Statutory sick pay
In the United Kingdom Statutory Sick Pay (SSP) is paid by their employer to all employees who normally pay National Insurance contributions (NIC), often referred to as earning above the Lower Earnings Limit (LEL) if they are sick for a period longer than 4 consecutive days but less than 28 weeks. The first 3 days of sickness are called waiting days and are unpaid. Thereafter, the SSP is set at £89.35 per week - approximately £2.23 per hour. SSP is not paid to a number of categories of employees, including:
- Those who are paid less than the national insurance lower earnings limit -in 2015 this is £113 per week
- New employees who have not done any work under the contract of employment.
- Pregnant employees in receipt of Maternity Allowance or Statutory Maternity Pay (SMP)
- Employees recently in receipt of Social Security Benefits (within the last 57 days).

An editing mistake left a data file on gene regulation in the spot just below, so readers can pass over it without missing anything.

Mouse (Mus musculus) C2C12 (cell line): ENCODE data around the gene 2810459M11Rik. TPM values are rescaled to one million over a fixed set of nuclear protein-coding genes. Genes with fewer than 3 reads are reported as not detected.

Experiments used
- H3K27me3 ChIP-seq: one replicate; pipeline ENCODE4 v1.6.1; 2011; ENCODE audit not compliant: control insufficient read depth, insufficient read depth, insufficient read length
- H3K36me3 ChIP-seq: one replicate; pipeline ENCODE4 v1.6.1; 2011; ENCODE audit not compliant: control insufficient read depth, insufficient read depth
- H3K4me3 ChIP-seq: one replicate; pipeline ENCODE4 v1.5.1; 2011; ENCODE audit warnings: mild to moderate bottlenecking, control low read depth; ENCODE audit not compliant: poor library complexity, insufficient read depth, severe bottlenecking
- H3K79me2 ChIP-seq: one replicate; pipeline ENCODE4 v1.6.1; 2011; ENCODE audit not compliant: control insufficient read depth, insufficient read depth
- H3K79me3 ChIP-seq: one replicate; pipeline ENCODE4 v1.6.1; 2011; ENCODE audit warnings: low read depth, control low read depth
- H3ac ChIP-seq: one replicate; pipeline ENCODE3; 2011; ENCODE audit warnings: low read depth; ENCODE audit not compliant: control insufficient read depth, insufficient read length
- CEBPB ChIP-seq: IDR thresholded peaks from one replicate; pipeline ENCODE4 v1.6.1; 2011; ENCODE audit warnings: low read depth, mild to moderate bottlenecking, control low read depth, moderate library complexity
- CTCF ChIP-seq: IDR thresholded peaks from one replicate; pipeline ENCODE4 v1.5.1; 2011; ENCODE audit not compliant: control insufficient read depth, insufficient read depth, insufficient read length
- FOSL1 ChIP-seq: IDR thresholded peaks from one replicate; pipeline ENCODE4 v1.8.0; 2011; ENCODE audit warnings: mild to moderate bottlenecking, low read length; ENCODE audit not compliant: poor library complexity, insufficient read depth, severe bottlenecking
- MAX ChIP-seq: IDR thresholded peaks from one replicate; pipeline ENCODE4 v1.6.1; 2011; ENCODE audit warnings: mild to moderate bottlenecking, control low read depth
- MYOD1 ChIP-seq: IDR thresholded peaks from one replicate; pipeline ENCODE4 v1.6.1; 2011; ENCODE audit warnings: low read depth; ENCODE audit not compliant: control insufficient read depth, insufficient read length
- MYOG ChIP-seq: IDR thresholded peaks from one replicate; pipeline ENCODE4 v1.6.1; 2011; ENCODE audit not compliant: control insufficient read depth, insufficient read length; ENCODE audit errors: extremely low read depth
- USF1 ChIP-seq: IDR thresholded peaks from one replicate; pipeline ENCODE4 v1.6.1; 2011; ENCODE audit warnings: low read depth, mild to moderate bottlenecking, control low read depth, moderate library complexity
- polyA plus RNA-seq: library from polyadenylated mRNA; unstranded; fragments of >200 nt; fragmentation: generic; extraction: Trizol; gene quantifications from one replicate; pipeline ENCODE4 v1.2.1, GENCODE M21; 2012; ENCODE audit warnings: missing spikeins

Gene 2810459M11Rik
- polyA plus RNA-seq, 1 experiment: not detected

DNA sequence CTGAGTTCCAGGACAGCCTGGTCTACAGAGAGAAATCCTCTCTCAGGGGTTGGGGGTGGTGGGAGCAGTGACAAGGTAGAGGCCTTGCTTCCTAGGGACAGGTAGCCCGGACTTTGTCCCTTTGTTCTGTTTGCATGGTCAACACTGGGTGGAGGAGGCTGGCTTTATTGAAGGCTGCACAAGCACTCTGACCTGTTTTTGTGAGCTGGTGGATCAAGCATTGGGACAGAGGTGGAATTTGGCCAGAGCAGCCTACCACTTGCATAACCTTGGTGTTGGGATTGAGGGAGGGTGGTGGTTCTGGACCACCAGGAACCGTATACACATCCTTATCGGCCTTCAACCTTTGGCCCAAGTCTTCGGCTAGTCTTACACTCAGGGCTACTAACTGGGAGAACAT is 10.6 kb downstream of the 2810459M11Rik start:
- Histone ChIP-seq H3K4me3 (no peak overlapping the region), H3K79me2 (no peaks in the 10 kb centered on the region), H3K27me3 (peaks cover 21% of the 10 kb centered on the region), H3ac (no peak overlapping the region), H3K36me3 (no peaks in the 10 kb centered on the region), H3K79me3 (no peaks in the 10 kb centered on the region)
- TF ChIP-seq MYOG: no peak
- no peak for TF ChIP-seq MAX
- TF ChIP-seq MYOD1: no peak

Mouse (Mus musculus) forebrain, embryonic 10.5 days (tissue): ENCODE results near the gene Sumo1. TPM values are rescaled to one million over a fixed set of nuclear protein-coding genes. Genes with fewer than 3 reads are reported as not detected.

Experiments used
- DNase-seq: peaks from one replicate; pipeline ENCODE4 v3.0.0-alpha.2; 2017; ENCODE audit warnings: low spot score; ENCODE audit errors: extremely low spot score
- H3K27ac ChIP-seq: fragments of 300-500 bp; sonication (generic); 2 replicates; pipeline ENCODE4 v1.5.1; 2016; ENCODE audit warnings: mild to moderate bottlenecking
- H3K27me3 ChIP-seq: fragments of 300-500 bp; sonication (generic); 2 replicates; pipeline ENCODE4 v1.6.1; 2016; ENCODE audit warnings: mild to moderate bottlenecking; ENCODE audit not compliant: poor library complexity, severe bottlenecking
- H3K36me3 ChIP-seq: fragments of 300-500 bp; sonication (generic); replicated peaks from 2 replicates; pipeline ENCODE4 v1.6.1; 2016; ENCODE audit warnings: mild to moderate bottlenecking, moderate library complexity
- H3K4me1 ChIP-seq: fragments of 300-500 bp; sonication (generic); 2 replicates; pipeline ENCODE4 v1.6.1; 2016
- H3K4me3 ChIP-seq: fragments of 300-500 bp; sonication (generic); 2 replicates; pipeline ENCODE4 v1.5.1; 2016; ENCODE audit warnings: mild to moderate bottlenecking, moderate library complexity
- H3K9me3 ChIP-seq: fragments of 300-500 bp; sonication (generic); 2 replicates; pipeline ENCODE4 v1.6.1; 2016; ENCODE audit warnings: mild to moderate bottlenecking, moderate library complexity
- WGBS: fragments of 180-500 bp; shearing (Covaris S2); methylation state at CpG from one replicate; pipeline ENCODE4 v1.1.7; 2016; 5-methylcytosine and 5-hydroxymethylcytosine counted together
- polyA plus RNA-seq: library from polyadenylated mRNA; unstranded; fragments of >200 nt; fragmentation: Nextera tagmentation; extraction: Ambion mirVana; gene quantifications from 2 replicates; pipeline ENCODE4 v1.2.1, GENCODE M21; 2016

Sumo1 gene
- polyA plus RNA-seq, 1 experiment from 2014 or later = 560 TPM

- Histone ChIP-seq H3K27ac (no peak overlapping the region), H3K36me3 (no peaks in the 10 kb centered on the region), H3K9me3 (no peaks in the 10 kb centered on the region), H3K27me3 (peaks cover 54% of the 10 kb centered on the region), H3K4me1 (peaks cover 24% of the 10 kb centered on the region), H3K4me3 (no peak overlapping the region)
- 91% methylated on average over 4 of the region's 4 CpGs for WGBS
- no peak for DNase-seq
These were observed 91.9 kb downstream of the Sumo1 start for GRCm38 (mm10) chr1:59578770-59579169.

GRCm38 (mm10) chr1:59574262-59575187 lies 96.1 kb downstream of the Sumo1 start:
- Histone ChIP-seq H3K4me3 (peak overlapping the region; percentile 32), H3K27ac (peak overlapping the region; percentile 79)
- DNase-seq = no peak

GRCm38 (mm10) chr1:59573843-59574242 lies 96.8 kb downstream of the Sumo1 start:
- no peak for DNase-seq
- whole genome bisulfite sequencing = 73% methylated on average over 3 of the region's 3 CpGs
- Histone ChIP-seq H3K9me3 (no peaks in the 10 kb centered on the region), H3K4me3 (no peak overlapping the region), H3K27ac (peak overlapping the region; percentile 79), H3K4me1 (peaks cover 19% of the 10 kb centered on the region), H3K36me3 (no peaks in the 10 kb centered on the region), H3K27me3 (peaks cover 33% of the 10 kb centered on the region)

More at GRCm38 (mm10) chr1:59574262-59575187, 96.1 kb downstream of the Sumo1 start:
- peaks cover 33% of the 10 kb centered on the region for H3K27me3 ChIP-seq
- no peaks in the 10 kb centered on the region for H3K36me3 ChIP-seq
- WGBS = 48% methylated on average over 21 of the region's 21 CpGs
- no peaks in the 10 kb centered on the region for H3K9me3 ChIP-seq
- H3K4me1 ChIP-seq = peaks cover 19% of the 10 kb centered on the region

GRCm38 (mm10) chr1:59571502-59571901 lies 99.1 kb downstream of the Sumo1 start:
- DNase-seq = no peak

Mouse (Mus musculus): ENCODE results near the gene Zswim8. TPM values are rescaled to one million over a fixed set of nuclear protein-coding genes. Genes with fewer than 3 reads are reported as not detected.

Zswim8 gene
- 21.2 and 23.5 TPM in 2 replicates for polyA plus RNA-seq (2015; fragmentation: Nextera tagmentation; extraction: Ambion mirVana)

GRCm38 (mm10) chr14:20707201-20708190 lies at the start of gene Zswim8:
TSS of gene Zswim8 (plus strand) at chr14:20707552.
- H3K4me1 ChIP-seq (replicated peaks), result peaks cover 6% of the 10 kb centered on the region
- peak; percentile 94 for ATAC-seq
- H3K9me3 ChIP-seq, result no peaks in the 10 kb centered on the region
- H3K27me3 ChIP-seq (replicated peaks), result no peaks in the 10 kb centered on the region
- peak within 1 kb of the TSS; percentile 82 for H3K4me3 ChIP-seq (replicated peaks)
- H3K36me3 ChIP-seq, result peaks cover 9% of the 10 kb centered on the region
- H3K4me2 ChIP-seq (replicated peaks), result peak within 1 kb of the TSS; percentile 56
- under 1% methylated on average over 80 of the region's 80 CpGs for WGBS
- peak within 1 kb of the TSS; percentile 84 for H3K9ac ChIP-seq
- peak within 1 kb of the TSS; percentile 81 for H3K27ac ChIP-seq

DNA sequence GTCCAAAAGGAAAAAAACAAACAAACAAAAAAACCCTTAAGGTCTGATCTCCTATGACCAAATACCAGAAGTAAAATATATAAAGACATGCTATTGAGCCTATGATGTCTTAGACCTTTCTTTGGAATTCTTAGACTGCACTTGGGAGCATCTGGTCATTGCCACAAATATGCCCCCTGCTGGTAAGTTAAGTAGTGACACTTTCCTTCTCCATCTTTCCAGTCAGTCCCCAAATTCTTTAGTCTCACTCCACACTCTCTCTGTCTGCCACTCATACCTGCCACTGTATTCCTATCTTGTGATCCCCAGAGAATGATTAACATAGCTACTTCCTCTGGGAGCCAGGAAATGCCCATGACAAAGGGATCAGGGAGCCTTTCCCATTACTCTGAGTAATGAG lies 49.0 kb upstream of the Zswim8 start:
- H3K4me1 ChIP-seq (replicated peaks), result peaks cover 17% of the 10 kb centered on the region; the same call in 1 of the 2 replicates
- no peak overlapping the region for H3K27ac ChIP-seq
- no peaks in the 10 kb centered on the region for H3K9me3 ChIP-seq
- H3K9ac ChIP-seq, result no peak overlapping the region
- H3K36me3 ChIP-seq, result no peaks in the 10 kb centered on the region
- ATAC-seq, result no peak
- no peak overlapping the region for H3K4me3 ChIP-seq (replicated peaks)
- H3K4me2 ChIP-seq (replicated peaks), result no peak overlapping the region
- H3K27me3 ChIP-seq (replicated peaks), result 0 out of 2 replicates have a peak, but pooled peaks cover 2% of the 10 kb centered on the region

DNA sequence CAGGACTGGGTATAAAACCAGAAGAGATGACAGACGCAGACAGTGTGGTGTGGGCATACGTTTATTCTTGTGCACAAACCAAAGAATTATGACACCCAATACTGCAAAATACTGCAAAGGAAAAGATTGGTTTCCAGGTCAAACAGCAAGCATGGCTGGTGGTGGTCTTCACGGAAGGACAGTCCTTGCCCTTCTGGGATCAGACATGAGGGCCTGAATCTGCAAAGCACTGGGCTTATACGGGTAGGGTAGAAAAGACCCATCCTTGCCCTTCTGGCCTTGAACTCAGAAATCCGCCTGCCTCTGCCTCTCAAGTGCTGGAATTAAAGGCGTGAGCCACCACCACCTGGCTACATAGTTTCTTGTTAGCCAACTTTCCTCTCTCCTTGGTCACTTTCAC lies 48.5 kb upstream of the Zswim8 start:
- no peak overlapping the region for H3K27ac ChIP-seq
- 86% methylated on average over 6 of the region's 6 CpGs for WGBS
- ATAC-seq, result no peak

- Employees on strike.
If the individual is unable to work due to medical reasons for longer than the 28 weeks, entitlement to SSP ceases, but the person may be entitled to Employment and Support Allowance.
Section 151 of the Social Security Contributions and Benefits Act 1992 requires employers to make payments.
- Full text of Social Security Contributions and Benefits Act 1992 at legislation.gov.uk
- Statutory Sick Pay (SSP) - Overview at Gov.uk
- Statutory Sick Pay Department for Work and Pensions
- Statutory Sick Pay - EligibilityGov.uk
- EIM76350 - Social security benefits: statutory sick pay: summary HMRC